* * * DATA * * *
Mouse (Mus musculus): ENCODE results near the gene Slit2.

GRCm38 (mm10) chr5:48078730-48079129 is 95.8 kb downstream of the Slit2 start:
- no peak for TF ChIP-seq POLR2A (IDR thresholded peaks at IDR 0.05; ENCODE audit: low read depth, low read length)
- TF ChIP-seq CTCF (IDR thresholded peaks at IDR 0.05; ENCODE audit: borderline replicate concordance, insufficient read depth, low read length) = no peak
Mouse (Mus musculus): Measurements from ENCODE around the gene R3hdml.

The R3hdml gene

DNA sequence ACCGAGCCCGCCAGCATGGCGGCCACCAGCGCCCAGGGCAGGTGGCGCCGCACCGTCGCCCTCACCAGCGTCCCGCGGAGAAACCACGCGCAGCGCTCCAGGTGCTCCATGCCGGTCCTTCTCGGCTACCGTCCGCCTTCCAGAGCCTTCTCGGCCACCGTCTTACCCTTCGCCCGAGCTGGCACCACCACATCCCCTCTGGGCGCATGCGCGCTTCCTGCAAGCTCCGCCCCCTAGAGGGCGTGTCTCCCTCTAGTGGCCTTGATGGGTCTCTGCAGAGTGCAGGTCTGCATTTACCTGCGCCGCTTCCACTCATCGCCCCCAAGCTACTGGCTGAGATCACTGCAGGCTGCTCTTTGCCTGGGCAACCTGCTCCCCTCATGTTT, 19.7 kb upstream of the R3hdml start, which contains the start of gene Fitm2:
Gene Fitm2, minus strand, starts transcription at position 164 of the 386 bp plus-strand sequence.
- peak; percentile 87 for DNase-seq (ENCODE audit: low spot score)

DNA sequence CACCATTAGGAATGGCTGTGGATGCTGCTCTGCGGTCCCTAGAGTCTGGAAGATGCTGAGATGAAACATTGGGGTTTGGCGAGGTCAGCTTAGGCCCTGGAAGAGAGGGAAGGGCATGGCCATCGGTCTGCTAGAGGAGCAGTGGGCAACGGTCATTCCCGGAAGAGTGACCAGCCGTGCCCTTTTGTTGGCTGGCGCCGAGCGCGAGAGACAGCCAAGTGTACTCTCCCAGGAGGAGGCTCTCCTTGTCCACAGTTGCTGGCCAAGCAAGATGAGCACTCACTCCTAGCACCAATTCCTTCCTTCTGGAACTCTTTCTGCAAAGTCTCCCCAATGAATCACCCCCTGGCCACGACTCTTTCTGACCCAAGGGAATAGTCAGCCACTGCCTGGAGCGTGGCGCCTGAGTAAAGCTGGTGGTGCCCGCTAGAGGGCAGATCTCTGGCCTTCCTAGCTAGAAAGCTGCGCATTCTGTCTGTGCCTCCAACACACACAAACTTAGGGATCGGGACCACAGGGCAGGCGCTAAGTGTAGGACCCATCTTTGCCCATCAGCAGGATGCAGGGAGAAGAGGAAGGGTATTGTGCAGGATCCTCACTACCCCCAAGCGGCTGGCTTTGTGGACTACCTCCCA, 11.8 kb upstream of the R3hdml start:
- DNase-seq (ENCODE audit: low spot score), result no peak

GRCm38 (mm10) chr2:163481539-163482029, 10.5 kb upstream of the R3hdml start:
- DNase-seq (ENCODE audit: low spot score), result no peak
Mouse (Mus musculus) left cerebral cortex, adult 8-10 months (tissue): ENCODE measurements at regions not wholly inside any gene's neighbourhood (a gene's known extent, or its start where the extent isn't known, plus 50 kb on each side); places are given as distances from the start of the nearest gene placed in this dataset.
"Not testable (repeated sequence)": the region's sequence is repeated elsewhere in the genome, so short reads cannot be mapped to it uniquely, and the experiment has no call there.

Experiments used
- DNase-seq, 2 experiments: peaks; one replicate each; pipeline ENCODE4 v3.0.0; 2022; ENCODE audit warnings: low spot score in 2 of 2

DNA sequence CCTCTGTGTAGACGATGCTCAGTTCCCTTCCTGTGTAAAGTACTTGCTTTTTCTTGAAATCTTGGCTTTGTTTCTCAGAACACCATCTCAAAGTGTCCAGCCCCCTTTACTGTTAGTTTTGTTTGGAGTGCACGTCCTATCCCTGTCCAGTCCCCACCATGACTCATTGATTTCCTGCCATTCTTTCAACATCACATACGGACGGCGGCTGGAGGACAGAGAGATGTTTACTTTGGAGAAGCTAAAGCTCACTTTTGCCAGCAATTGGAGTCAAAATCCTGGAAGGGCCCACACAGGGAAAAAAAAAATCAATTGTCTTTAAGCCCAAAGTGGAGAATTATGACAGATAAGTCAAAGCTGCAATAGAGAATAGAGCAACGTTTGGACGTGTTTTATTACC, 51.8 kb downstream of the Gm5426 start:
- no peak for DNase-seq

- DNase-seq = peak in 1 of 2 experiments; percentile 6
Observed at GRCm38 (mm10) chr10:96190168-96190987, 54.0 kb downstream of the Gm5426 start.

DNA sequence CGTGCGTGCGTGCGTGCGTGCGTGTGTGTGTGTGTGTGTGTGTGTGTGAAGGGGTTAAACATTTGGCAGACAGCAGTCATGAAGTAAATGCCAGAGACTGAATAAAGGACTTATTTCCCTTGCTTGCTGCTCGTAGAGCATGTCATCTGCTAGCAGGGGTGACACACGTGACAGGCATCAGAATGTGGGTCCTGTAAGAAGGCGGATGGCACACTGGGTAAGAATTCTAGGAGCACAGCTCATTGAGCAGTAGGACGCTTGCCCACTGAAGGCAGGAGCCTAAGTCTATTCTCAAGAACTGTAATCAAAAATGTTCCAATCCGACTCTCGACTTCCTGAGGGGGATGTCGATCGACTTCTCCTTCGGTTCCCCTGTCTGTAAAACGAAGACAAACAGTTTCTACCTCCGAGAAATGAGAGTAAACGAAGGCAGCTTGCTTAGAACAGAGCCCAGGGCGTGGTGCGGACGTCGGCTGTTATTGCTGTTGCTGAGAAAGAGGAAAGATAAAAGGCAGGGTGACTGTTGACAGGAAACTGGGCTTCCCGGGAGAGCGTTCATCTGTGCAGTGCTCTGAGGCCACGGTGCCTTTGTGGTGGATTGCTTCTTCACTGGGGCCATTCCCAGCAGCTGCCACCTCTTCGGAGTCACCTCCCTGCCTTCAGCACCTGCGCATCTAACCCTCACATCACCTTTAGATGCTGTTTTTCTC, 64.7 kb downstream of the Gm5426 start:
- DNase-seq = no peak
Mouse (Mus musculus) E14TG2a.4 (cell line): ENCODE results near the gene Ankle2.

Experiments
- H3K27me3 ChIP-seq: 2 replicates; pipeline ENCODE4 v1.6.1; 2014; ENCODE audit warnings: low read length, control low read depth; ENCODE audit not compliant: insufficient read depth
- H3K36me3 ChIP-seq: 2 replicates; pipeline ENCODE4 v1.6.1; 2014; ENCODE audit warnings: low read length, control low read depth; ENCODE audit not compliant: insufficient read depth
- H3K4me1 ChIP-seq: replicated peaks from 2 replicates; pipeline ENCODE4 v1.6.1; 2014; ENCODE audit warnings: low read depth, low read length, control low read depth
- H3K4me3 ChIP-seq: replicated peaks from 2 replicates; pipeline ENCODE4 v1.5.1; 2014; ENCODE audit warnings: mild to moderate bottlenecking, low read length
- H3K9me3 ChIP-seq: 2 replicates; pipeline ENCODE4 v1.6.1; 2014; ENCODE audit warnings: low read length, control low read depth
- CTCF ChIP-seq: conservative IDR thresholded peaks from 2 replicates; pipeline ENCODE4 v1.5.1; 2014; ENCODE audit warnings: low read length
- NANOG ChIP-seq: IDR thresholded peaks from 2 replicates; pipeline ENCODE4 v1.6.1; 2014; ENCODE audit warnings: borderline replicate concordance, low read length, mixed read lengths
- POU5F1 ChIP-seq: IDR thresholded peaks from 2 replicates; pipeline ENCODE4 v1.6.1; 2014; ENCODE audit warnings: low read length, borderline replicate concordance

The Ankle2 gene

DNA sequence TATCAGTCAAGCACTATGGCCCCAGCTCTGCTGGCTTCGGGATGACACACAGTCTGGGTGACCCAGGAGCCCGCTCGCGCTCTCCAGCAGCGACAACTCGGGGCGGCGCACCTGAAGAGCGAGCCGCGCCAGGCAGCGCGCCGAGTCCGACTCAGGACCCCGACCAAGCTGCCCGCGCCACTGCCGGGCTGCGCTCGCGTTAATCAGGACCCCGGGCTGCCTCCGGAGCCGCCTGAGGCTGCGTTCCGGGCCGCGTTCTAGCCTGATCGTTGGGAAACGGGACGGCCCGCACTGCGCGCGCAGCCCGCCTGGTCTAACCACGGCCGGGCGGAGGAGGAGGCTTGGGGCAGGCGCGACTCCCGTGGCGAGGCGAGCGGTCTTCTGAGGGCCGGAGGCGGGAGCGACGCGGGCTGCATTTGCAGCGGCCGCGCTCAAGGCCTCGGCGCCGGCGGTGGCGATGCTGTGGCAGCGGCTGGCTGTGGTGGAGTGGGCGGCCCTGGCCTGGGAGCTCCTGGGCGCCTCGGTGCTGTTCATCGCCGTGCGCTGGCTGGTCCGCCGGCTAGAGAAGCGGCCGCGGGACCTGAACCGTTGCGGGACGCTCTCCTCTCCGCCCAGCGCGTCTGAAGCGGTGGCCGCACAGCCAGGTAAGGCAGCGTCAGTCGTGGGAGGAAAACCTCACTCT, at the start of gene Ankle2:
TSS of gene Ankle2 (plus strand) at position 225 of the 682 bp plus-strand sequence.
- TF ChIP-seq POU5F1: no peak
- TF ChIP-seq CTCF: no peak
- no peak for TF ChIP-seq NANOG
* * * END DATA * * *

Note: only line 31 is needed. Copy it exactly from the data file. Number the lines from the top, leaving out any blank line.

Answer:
- CTCF ChIP-seq: conservative IDR thresholded peaks from 2 replicates; pipeline ENCODE4 v1.5.1; 2014; ENCODE audit warnings: low read length